But Coleman countered that running a business isn’t the same as running a city. He said while businesses can kill ventures that fail to turn a profit, a city is obligated to offer basic services.

“You can’t get out of the library business, you can’t get out of the parks business, and you certainly can’t get out of the public safety business, which is about 75 percent of what we do on the general fund budget,” Coleman said. “As any mayor will tell you, you better not get out of the snow-plowing business or you’re gonna lose your job.”

Governments are required to provide essential services that can’t simply be “streamlined” because they don’t make a profit. It is in that sense that many CEOs have to unlearn everything they’ve done in the private sector to be successful mayors, governors, or presidents.

But there is another thing CEOs have to unlearn in order to be successful public servants. I am reminded of something that happened when Rick Scott—who had been the CEO of a health care corporation—became the governor of Florida.

When Florida Gov. Rick Scott (R) inexplicably rejected federal transportation funding for his state, apparently because he doesn’t like [Obama], some of the loudest criticism came from Florida Republicans, whose constituents will suffer as a result of the governor’s recklessness.

The heart of the problem was that Scott was deliberately turning down thousands of jobs in a state with high unemployment, and turning his back on millions of dollars of economic development. But part of the political problem is that the governor acted unilaterally — he hadn’t told other GOP officials what he planned to do, didn’t seek their input, and didn’t care what anyone else at any level of government thought.

Scott says he’s just acting like a CEO. Florida Republicans know this, and want him to stop.

CEOs are accustomed to acting unilaterally, often without input from their colleagues. Even Republicans in Florida weren’t willing to go along with that kind of treatment from Scott.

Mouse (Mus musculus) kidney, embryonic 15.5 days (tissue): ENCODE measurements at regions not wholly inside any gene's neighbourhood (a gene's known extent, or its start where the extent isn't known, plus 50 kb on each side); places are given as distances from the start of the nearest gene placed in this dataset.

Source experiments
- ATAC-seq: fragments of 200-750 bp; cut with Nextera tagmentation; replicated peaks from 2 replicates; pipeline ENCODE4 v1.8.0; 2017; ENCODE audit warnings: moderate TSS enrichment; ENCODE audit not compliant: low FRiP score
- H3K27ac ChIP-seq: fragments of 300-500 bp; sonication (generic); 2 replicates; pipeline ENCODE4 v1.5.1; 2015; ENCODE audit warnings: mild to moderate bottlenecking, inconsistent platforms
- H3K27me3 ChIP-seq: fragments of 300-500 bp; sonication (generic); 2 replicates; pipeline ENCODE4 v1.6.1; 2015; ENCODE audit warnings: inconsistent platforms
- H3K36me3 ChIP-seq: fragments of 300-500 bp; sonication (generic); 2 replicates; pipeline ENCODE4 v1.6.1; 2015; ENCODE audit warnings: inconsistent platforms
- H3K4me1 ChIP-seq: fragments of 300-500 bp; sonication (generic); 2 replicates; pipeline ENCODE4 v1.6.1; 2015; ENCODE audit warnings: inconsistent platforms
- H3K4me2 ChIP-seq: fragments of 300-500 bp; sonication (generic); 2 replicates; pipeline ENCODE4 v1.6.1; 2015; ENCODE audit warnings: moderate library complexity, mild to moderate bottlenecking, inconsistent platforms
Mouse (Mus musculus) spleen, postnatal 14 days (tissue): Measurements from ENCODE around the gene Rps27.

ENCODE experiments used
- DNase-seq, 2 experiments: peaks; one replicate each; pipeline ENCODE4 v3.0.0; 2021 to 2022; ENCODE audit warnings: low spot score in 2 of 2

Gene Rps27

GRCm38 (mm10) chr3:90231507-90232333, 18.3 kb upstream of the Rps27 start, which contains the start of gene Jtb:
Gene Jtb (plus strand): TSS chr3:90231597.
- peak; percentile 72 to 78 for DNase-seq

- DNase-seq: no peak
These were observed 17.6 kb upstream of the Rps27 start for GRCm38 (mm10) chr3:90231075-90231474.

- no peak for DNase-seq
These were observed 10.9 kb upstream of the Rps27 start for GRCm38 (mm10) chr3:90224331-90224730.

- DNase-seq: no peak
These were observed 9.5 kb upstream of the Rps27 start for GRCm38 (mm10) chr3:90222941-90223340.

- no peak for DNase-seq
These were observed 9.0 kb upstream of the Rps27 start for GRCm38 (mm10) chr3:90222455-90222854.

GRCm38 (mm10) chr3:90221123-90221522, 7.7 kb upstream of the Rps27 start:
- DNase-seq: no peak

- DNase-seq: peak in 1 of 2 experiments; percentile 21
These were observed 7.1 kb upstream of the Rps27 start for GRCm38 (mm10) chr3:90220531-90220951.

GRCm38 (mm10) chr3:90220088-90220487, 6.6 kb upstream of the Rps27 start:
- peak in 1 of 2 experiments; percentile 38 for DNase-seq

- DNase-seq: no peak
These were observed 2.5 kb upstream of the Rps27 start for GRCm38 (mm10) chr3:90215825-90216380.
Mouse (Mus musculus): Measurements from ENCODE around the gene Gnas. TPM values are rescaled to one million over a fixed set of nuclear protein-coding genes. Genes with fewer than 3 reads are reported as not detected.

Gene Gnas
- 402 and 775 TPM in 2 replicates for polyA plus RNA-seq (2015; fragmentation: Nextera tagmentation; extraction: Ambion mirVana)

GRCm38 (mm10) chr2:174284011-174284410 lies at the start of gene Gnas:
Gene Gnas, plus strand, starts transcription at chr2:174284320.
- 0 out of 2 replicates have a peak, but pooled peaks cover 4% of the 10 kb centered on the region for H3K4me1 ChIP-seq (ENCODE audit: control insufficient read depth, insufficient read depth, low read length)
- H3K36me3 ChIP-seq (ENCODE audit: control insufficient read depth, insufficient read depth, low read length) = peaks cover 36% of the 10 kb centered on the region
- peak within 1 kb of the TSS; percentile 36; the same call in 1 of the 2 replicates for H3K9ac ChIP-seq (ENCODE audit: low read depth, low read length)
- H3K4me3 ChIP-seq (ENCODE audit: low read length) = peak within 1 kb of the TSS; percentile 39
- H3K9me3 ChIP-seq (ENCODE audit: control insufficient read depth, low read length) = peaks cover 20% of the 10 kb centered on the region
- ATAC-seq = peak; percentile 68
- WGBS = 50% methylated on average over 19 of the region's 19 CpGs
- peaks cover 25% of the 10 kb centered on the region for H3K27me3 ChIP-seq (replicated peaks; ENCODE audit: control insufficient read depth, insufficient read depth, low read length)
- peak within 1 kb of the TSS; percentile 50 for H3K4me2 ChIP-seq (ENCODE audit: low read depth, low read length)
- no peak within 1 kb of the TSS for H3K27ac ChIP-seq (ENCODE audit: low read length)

Former PespsiCo CEO Indra Nooyi is one of the few business executives who understands the difference between running a company and the federal government. Here is what she said when Fareed Zakaria asked her what she thought of Barack Obama as a leader.

NOOYI: I think he’s a remarkable individual, but let me put this in context, Fareed. Just imagine that you are the CEO of a company. Just bear with me for a while, while I talk you through the story. Imagine you are the CEO of a company and your executive team, half want you to succeed, half want you to fail.

ZAKARIA: Republicans and Democrats.

NOOYI: Yes. And then imagine that your functional team, you can’t hire them without the approval of your executive team.

ZAKARIA: Half of whom want you to fail.

NOOYI: That’s exactly right. Also imagine that every word you say is debated in the public media every minute of the day. Also remember that your board of directors is a fragmented group who really cannot get together to fire the executive team if they don’t tow your line.

ZAKARIA: The American public.

NOOYI: That’s exactly right. That’s the environment in which the president of the United States is working today. It’s not as if the president is maintaining a successful country. The president is turning around a difficult situation. So all things considered, you’d say he’s doing a pretty good job.

For my money, Tate gets it completely backwards. Nooyi accurately describes the challenges of being president of the United States. It’s not that having a background in business is disqualifying for the position, but a candidate with that kind of experience needs to demonstrate a completely different set of skills than the ones they employed as CEO.

In addition to concerns about the ability to use their own fortunes to buy the Democratic nomination, candidates like Bloomberg and Steyer shouldn’t get a pass on addressing those questions.

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Nancy LeTourneau

Nancy LeTourneau is a contributing writer for the Washington Monthly. Follow her on Twitter @Smartypants60.